7        In line with our collaborative and inclusive approach, the Singapore Government works with the private sector and citizens on anti-littering initiatives such as cleaning up waterways and beaches. This helps raise the consciousness among people about the importance of keeping the environment, including our water bodies and seas, clean. We have also worked with industry to embark on initiatives to reduce the generation of land-based solid waste. One such initiative is the Singapore Packaging Agreement, a voluntary agreement with industry, to reduce packaging waste.

 

8        In addition to land-based sources, Singapore also has laws to address sea-based sources of marine pollution. Such pollution sources comprise negligent or intentional discharge from vessels and oil platforms. As one of the world's busiest ports, Singapore has taken the lead in rolling out a wide range of measures to protect our marine environment. The Maritime and Port Authority of Singapore (MPA) was one of the first maritime administrations in the world to launch a comprehensive pro-environment initiative, known as the Maritime Singapore Green Initiative (MSGI) in 2011 to reduce the environmental impact of shipping and shipping-related activities, and promote clean and green shipping in Singapore. A sum of up to S$100 million had been pledged over 5 years to implement this initiative, which comprises three components – the Green Ship Programme, Green Port Programme and Green Technology Programme. The MSGI was further extended and enhanced in July 2016 to include two new components – the Green Awareness Programme and the Green Energy Programme.

 

9        While Singapore has played our part in addressing marine pollution, none of us can solve the challenges facing our oceans alone. This brings me to my third point on regional and international cooperation. All States and relevant stakeholders must cooperate to more comprehensively tackle the problem. The United Nations, in particular, has a key role to play. We applaud the UN’s efforts in galvanising action to address the challenges facing our oceans. These include the landmark Oceans Conference in June this year, which provided a platform for high-level dialogue and an exchange of ideas and solutions, including on the issue of marine pollution. It also garnered, as of 27 August, a total of 1395 voluntary commitments, and produced an ambitious and action-oriented outcome document in the form of a Call for Action. Singapore was among those which submitted a list of voluntary commitments and we remain firmly committed to deliver on them. Singapore also participates actively in regional seas initiatives such as the Partnerships in Environmental Management for the Seas of East Asia and Coordinating Body on the Seas of East Asia.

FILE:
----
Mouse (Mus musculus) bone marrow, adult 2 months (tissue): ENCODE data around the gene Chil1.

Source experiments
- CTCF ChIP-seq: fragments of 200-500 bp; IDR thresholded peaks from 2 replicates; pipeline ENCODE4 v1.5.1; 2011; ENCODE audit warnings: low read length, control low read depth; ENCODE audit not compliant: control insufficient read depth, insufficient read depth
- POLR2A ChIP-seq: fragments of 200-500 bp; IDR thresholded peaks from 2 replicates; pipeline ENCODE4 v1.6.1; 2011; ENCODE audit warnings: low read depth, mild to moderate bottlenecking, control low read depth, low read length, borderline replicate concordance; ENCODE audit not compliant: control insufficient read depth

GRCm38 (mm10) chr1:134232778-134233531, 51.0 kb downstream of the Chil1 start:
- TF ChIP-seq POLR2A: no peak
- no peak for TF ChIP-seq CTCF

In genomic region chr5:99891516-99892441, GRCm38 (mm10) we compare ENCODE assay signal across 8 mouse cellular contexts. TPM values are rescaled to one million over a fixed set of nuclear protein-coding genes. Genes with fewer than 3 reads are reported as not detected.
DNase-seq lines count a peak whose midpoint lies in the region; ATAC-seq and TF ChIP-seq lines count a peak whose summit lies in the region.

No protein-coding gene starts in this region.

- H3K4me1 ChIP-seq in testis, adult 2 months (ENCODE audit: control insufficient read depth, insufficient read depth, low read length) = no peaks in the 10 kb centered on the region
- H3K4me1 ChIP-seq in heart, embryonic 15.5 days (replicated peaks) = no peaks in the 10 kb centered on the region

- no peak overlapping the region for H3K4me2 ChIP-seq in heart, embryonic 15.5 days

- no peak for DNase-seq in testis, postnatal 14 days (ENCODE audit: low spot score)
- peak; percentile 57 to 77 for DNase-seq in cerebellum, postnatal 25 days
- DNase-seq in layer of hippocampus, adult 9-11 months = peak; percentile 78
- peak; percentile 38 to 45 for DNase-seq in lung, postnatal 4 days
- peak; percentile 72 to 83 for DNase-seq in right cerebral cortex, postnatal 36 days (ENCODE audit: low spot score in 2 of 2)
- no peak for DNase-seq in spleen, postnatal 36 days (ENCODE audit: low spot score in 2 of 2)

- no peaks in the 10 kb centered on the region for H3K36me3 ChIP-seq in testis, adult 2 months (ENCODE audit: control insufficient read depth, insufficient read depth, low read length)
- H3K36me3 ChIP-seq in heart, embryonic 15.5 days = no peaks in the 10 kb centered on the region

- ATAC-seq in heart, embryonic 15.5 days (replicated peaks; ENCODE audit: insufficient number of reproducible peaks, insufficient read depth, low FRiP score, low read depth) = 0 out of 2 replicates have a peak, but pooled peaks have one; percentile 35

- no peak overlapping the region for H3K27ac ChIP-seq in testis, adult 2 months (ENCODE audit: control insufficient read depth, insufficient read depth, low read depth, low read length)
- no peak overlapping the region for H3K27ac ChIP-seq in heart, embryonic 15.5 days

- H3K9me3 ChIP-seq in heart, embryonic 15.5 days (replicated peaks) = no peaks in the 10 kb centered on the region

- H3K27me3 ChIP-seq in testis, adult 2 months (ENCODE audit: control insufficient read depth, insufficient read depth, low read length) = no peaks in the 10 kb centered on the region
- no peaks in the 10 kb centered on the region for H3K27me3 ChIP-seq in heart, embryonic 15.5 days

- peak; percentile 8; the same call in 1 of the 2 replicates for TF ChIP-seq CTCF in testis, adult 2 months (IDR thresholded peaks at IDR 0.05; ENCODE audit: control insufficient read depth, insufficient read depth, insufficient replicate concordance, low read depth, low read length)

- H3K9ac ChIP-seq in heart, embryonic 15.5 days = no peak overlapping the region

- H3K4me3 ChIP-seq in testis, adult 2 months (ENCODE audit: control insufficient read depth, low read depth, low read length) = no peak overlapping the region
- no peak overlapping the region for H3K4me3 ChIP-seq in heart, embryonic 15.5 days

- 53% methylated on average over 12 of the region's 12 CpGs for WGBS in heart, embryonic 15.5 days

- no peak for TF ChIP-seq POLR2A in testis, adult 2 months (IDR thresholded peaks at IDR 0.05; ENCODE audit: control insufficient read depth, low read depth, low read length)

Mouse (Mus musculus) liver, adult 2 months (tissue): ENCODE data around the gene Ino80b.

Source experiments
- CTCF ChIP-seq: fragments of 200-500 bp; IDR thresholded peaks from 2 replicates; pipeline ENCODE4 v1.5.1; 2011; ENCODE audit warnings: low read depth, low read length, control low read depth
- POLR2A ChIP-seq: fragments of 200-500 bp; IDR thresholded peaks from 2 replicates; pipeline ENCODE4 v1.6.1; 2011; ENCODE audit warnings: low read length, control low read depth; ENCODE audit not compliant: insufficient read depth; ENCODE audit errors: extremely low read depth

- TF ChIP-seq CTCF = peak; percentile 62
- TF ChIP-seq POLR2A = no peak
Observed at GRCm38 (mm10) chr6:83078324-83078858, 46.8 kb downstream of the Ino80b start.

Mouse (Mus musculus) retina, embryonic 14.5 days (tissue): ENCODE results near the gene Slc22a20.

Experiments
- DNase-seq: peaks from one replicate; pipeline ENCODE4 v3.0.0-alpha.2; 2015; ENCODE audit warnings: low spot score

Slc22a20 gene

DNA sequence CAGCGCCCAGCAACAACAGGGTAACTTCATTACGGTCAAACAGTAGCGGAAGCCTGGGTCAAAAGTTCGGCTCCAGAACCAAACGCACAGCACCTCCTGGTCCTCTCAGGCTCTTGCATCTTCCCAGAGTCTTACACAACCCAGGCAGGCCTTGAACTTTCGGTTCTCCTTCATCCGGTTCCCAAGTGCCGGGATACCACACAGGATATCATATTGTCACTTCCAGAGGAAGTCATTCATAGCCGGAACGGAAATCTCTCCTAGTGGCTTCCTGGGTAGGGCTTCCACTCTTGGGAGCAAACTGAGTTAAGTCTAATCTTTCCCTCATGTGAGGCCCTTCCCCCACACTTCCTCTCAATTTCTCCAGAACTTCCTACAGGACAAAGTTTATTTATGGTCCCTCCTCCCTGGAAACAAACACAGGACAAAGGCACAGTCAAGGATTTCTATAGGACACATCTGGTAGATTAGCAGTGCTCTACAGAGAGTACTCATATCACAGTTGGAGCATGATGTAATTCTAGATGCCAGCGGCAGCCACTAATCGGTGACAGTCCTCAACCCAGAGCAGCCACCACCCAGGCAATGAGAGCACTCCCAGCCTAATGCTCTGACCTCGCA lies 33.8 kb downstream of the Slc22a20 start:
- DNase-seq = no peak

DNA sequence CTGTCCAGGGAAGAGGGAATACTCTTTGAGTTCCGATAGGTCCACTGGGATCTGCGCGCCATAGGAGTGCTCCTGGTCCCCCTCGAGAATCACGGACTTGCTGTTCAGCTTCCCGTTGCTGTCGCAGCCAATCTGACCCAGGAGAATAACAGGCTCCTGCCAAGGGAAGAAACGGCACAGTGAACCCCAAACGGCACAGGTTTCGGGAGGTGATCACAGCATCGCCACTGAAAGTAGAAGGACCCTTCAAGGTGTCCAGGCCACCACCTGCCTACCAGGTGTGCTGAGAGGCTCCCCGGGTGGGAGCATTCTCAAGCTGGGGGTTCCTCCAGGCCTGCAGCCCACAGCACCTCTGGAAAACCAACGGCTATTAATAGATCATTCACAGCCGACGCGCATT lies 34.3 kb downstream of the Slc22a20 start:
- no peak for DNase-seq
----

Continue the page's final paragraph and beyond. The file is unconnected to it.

10      Among our commitments are those pertaining to providing training and capacity building opportunities for our partners. Having ourselves benefitted from technical assistance in the past, we are keenly aware of the value and importance of such programmes. We have established the Singapore Cooperation Programme (SCP) in 1992 to provide training and capacity building courses for our partners. In 2015, we launched the Sustainable Development Programme under the SCP to support the 2030 Agenda, focusing specifically on climate change adaptation strategies and water quality management. More recently, we launched a course on Sustainable Oceans and Marine Resources.

 

11      Last but not least, I wish to draw attention to the fundamental importance of adhering to and effectively implementing international law, as reflected in the United Nations Convention on the Law of the Sea (UNCLOS). UNCLOS sets out the legal framework within which all activities in the oceans and seas must be carried out. The issue of oceans and human health is no exception. This fundamental principle has also been explicitly recognised and will therefore serve to achieve Sustainable Development Goal 14.

 

12      In closing, I hope that this Conference can help galvanise greater political will and action to address the challenges facing the health and sustainability of our oceans. I am happy that this conference will be issuing the Oceans Meeting Declaration. We hope that this will signal our collective political will to take action and achieve Sustainable Development Goal 14 and its targets.

 

13      Thank you.